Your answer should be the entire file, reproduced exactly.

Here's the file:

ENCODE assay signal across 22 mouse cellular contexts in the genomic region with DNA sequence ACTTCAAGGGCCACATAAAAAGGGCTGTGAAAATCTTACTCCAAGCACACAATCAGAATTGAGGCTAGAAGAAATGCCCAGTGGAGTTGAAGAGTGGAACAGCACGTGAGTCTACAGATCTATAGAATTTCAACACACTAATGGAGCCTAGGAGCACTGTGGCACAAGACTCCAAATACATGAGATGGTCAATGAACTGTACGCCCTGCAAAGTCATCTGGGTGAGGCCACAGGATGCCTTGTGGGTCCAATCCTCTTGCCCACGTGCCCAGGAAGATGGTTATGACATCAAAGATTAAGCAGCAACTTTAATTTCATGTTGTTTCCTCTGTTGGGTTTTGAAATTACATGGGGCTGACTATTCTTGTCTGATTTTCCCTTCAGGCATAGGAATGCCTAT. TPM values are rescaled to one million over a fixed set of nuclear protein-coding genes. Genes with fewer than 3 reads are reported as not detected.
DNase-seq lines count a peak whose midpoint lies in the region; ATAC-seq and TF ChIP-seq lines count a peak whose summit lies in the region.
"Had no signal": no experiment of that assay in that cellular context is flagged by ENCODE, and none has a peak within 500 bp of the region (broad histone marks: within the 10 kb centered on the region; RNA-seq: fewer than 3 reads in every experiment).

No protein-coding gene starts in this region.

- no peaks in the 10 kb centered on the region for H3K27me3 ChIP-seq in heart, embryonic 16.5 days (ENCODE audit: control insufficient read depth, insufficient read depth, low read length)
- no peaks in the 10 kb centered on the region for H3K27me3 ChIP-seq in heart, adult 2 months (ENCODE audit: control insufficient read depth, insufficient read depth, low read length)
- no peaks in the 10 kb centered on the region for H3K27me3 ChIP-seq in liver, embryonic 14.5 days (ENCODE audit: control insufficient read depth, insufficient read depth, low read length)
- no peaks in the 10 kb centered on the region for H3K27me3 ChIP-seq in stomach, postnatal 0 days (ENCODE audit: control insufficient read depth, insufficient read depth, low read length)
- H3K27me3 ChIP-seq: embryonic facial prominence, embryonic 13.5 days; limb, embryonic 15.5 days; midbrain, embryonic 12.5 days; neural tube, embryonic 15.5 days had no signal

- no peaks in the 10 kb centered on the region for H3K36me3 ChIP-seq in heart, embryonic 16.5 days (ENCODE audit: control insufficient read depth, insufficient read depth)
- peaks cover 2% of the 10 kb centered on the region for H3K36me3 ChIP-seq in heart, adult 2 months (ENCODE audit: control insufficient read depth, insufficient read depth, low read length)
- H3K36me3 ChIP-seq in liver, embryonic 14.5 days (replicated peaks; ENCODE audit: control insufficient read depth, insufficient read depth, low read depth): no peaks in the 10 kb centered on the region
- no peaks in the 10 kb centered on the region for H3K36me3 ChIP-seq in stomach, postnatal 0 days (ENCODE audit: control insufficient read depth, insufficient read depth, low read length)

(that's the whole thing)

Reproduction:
ENCODE assay signal across 22 mouse cellular contexts in the genomic region with DNA sequence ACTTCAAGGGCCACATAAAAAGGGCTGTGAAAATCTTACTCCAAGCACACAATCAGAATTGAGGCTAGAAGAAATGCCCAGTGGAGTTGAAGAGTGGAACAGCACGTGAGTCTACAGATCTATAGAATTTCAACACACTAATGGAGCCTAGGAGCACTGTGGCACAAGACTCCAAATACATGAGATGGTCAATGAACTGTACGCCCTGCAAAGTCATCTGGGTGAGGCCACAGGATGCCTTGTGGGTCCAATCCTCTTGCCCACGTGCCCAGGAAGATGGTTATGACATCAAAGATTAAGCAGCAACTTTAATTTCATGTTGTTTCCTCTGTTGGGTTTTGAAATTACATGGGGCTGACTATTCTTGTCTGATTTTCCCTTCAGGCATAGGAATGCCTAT. TPM values are rescaled to one million over a fixed set of nuclear protein-coding genes. Genes with fewer than 3 reads are reported as not detected.
DNase-seq lines count a peak whose midpoint lies in the region; ATAC-seq and TF ChIP-seq lines count a peak whose summit lies in the region.
"Had no signal": no experiment of that assay in that cellular context is flagged by ENCODE, and none has a peak within 500 bp of the region (broad histone marks: within the 10 kb centered on the region; RNA-seq: fewer than 3 reads in every experiment).

No protein-coding gene starts in this region.

- no peaks in the 10 kb centered on the region for H3K27me3 ChIP-seq in heart, embryonic 16.5 days (ENCODE audit: control insufficient read depth, insufficient read depth, low read length)
- no peaks in the 10 kb centered on the region for H3K27me3 ChIP-seq in heart, adult 2 months (ENCODE audit: control insufficient read depth, insufficient read depth, low read length)
- no peaks in the 10 kb centered on the region for H3K27me3 ChIP-seq in liver, embryonic 14.5 days (ENCODE audit: control insufficient read depth, insufficient read depth, low read length)
- no peaks in the 10 kb centered on the region for H3K27me3 ChIP-seq in stomach, postnatal 0 days (ENCODE audit: control insufficient read depth, insufficient read depth, low read length)
- H3K27me3 ChIP-seq: embryonic facial prominence, embryonic 13.5 days; limb, embryonic 15.5 days; midbrain, embryonic 12.5 days; neural tube, embryonic 15.5 days had no signal

- no peaks in the 10 kb centered on the region for H3K36me3 ChIP-seq in heart, embryonic 16.5 days (ENCODE audit: control insufficient read depth, insufficient read depth)
- peaks cover 2% of the 10 kb centered on the region for H3K36me3 ChIP-seq in heart, adult 2 months (ENCODE audit: control insufficient read depth, insufficient read depth, low read length)
- H3K36me3 ChIP-seq in liver, embryonic 14.5 days (replicated peaks; ENCODE audit: control insufficient read depth, insufficient read depth, low read depth): no peaks in the 10 kb centered on the region
- no peaks in the 10 kb centered on the region for H3K36me3 ChIP-seq in stomach, postnatal 0 days (ENCODE audit: control insufficient read depth, insufficient read depth, low read length)